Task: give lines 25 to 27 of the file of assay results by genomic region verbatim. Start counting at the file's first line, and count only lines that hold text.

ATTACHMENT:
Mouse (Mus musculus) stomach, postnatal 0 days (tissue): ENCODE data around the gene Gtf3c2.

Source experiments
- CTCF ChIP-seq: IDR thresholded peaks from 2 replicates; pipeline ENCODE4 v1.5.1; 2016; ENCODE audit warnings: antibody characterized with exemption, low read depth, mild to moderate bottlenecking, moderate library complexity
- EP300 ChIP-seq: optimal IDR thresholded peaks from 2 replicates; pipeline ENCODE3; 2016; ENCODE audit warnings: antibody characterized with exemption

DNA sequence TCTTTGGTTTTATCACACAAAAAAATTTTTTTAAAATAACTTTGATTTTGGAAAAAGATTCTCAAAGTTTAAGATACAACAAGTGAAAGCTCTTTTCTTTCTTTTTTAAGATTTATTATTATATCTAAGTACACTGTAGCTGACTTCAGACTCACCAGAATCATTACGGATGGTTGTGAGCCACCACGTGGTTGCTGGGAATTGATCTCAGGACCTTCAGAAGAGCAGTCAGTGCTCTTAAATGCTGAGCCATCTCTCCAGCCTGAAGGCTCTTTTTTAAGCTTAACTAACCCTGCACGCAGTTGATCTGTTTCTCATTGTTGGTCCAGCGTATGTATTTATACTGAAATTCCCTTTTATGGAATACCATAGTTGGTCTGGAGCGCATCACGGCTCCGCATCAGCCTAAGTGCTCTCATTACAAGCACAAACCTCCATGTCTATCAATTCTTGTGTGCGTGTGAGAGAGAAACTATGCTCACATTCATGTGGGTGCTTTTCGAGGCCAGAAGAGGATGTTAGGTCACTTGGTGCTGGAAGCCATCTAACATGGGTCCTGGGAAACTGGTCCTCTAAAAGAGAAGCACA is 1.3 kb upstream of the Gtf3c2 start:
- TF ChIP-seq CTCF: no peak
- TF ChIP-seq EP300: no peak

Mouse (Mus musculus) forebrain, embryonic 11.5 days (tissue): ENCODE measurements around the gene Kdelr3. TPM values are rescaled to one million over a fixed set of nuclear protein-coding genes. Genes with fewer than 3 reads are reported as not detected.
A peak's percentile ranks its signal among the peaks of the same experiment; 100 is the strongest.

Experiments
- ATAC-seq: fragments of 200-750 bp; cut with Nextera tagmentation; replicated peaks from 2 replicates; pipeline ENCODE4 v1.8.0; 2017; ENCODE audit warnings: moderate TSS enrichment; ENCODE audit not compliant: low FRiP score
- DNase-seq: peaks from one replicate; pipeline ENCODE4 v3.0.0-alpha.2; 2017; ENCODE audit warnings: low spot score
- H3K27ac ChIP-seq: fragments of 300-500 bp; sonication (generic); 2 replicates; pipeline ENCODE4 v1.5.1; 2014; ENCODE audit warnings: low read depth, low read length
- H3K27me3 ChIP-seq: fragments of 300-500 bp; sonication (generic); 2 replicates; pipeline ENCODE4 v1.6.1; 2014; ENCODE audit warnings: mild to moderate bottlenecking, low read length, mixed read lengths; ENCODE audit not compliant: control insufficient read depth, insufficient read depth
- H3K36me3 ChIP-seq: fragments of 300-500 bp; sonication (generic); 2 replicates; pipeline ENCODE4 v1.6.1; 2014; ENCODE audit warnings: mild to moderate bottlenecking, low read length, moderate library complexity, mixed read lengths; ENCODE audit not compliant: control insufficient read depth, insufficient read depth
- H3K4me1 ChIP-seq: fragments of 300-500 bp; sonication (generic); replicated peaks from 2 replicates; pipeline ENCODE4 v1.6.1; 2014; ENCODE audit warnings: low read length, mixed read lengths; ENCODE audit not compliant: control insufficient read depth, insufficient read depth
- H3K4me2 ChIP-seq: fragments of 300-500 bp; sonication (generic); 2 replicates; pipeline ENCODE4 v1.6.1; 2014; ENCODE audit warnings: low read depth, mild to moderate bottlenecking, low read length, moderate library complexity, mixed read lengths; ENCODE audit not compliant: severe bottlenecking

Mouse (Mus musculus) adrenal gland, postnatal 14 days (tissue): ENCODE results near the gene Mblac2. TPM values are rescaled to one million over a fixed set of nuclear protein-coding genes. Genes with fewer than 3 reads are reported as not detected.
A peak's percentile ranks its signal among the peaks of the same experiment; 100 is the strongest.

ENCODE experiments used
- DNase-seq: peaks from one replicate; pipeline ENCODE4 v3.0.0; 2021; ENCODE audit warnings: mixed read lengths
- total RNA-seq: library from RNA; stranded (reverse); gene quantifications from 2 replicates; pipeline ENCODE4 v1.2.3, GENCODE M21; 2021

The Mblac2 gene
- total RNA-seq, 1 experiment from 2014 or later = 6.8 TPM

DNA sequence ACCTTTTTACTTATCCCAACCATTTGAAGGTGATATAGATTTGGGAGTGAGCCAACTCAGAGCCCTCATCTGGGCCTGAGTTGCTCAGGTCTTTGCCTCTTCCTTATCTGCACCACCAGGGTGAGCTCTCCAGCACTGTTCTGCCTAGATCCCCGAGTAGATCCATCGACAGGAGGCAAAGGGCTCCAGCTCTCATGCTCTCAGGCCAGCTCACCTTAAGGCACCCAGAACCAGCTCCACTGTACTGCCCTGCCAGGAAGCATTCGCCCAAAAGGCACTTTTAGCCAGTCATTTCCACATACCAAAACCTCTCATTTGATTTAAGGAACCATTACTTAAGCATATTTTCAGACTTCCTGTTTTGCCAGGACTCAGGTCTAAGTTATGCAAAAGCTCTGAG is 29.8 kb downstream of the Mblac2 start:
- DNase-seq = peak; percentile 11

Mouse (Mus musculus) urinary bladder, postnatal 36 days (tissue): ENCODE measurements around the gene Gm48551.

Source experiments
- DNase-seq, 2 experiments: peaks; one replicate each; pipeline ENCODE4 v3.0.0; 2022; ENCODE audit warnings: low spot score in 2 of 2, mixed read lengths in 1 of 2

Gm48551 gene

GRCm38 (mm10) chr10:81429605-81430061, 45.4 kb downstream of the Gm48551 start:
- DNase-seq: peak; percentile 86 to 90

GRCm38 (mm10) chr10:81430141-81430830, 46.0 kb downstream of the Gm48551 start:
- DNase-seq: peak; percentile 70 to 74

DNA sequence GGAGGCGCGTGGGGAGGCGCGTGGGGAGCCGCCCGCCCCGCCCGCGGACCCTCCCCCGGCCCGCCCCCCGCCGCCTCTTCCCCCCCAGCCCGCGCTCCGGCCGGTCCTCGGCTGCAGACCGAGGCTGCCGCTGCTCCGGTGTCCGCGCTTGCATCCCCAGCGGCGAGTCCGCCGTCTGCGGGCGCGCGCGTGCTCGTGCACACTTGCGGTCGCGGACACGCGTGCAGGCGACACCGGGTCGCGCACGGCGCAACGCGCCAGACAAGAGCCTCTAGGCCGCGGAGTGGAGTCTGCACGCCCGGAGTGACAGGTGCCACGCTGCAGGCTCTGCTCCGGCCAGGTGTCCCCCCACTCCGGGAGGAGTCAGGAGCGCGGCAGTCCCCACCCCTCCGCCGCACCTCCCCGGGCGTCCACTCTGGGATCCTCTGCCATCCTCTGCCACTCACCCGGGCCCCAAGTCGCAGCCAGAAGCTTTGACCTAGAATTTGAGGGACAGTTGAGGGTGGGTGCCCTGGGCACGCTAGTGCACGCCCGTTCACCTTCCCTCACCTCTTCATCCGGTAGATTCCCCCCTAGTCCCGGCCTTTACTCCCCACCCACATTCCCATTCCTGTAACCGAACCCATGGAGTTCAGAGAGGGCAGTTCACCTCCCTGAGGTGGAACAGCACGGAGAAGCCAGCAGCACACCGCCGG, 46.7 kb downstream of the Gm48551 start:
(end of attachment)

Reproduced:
DNA sequence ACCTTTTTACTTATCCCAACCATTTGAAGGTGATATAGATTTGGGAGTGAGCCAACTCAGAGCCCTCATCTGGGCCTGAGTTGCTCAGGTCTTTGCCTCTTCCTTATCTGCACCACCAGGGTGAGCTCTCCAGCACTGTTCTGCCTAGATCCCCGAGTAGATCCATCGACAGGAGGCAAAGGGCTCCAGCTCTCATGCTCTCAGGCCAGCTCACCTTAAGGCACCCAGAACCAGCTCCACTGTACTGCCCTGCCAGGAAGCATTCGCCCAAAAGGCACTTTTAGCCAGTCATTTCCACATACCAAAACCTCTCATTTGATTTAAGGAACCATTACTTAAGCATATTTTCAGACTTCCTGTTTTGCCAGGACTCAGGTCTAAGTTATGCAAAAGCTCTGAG is 29.8 kb downstream of the Mblac2 start:
- DNase-seq = peak; percentile 11

Mouse (Mus musculus) urinary bladder, postnatal 36 days (tissue): ENCODE measurements around the gene Gm48551.